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You see, I believe that being of service is the rent I pay for living on and enjoying this great earth. I also believe that the way I treat people today is a direct reflection on how I will feel about myself tomorrow. Fast forward to November, 2007, when I went in for a simple surgery and my life was turned upside down. Two-and-a-half years in the hospital, more surgeries than you really want to know, being put into a drug induced coma for months on end just to keep me alive – all because someone made a mistake. I found myself alone at night and talking to whoever is in charge, and telling them this is not what I had worked for. If this was going to be my life for the future, I wanted nothing to do with it. I had plans and dreams, and being in a wheelchair was not part of them.

I heard a voice in my head. “If you want to throw in the towel, I understand. It’s OK,” it said. “I understand that you think your life is over and nothing good can come out of it. But before you throw it away, think about something. At this moment, you are drowning in fear and uncertainty. If you get back to living in the moment, have faith, and stop looking at everything as being problems without answers, you are going to have a great life.”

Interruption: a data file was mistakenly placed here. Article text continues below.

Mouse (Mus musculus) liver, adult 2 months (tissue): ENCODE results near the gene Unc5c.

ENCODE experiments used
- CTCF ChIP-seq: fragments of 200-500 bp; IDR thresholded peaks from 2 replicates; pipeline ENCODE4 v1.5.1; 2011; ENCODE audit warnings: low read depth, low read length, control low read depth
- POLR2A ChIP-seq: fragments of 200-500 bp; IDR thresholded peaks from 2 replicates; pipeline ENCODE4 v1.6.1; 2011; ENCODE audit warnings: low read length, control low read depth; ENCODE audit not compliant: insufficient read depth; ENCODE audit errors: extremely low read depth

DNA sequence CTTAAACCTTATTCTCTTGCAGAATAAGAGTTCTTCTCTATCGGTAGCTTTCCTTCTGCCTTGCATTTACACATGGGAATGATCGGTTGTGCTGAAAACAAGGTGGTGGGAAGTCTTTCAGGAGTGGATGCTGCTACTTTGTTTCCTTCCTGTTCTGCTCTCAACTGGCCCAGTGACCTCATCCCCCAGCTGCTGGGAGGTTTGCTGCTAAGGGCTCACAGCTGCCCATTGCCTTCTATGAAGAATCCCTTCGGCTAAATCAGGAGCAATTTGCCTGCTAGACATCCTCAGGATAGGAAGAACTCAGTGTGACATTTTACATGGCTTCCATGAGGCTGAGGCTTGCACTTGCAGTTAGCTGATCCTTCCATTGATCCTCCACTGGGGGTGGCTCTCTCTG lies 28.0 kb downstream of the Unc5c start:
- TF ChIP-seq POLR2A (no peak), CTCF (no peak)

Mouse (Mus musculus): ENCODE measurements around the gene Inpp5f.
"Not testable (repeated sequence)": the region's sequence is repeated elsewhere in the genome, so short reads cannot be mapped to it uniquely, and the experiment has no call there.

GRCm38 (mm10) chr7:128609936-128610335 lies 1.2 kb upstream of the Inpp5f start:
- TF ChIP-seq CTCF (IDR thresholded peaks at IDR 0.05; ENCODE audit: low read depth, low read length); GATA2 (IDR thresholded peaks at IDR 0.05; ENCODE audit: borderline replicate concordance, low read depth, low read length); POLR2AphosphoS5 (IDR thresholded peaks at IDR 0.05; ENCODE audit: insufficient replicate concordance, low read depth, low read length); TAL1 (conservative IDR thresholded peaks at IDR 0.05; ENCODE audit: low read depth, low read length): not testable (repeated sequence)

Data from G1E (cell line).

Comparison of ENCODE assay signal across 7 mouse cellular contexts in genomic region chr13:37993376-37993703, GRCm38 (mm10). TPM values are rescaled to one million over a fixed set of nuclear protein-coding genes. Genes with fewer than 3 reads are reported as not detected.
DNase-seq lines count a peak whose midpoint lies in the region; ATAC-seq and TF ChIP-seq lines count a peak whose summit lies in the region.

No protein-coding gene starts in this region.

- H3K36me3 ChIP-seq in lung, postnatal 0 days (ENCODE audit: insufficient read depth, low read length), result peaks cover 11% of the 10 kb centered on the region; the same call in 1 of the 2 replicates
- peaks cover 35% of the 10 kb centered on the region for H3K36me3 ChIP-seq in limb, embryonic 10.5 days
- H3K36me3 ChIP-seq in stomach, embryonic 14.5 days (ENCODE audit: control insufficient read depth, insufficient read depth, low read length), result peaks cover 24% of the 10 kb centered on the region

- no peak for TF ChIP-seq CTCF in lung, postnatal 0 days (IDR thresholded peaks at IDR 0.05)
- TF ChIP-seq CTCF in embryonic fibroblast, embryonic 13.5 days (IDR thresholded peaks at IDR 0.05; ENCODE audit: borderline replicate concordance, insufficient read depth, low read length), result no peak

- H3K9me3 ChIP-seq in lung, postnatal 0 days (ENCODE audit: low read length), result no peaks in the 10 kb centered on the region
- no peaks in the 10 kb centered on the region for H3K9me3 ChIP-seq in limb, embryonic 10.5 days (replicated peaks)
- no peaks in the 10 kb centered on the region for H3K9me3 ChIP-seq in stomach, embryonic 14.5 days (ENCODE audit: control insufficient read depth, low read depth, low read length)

After I lay in bed for hours, thinking about that voice in my head and what it said, I decided to get back to living in the moment and thinking of others. But to do this, I needed to get over the anger and resentment I had toward the doctor that made the mistake on the operating table.

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I started working on this, eventually informing my doctors that I was in charge of my medical care, not them. I reminded them that they practice medicine and what they had been telling me about what I could or couldn’t do was based on past statistics. I told them that I had always defied the odds, and that they should help me try to do what I believed I could do or get out of my way. I started going to P.T. six days a week and working with people who believed in believing.